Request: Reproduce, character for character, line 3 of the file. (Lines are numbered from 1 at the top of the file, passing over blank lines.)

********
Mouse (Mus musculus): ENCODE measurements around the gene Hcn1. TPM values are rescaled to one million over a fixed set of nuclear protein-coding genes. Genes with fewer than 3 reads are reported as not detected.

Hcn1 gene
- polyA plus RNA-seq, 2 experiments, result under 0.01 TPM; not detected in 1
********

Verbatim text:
- polyA plus RNA-seq, 2 experiments, result under 0.01 TPM; not detected in 1